5 Reasons Why Combining EdTech and Digital Learning Create a Competitive Advantage for Higher Ed

Organizations are ramping up their education technology efforts like we’ve never seen before. In 2021, EdTech investments hit $20 billion, three times the pre-pandemic amount. EdTech became a necessity when the world locked down, but as we make the return to face-to-face interactions and instruction, it’s clear that EdTech isn’t relinquishing its seat at the table any time soon.

Although the surge in EdTech was born out of necessity, 2021 saw an even steeper increase in tech investment. Organizations have realized that a digital-first or digitally-inclusive teaching strategy provides universities, colleges, and other educational institutions with a competitive advantage.

Investing in EdTech goes beyond simply adapting to a new learning environment. Below, we look more closely at why EdTech is vital to your institution’s success.

1) Improves Accessibility

From providing more forms of learning to opening up to students in different geographical locations, moving learning partially or fully online greatly improves the reach of your institution.

While many students aren’t in favor of fully online learning, it’s worth considering how much of your learning can be translated into online modules, courses, and lectures alongside your live delivery.

With fewer students going to university or college every year, it’s more important than ever to provide them with the flexibility and accommodations they need.

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2) Opens the Doors to International Students

While many higher ed institutions offered places to international students before the pandemic, it was common to expect them to relocate.

However, with the possibilities now presented through technology and remote learning, it’s easier for universities and colleges to open their doors to more international students. And this will, in turn, help to bring in more revenue without drastically increasing pressures on the teaching staff.

We’re also seeing more international partnerships between institutions, with transfer or placement semesters that don’t require travel abroad. These can be a great opportunity for students that don’t cause them financial strain, which provides a huge competitive advantage.

3) Increases Student Intake Without Increasing Pressure on Teachers

While there will be certain pressures, like adapting to the technology, using more online teaching methods allows higher ed institutions to take on more students without stretching teachers too thin.

Being able to take more lectures and resources online allows teaching staff more time and flexibility to complete their other work. And adapting assignments can also reduce some of the manual workload of grading assignments.

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4) Allows More Students to Learn From Home

The financial pressures on students, especially in the US, are extremely tough. Enrolling in higher education can be expensive, and opening up online and distance learning makes the process more accessible to those who aren’t in the financial position to pay their way through college.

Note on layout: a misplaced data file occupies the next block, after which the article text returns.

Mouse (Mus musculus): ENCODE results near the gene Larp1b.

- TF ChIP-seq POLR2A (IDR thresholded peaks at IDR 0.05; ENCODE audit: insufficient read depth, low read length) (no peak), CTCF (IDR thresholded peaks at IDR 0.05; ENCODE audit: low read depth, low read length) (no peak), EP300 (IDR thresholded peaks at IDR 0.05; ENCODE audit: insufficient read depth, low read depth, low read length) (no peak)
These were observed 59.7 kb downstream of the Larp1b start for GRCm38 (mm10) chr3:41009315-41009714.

They’ll still need to pay tuition, sure. But being able to study while living at home with their parents or guardians can be a huge cost saver. It means that students aren’t limited by where they live or have to rely on scholarships to attend the universities or colleges they really want to.

5) Licensing Out Learning Programs

We’re seeing a big shift in the commercial models of higher education institutions. While not every university will be able to facilitate fully online courses, if they have online resources and modules, they do then have the option to license those out to smaller organizations.

Whether that’s a partnership with another higher ed institution or eLearning for corporate organizations, this is yet another financial incentive for universities and colleges to embrace online learning.

The pandemic created a boom in collaboration—from the students in their homes wanting to work together more to improve their social lives to the open-source community banding together to create innovations in LMS and eLearning technology.

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How Does EdTech Impact the Future of Higher Education?

Technology and learning go hand in hand, and EdTech isn’t going away. Institutions of higher learning will need to be aware of students’ expectations when it comes to how they’ll learn—especially as enrollment numbers continue to decline.

Students will continue to prioritize flexibility and innovation in their learning. They want accessible, affordable programs and lots of learning options. The universities and institutions that invest in EdTech and are able to provide these opportunities will have a competitive advantage above the rest.

Learn more about the future of higher education.

Discover how EdTech is impacting face-to-face learning and the latest higher education trends in our ebook, ‘Returning to F2F Learning and the Future of Tech in Higher Education.’ Download your copy today!

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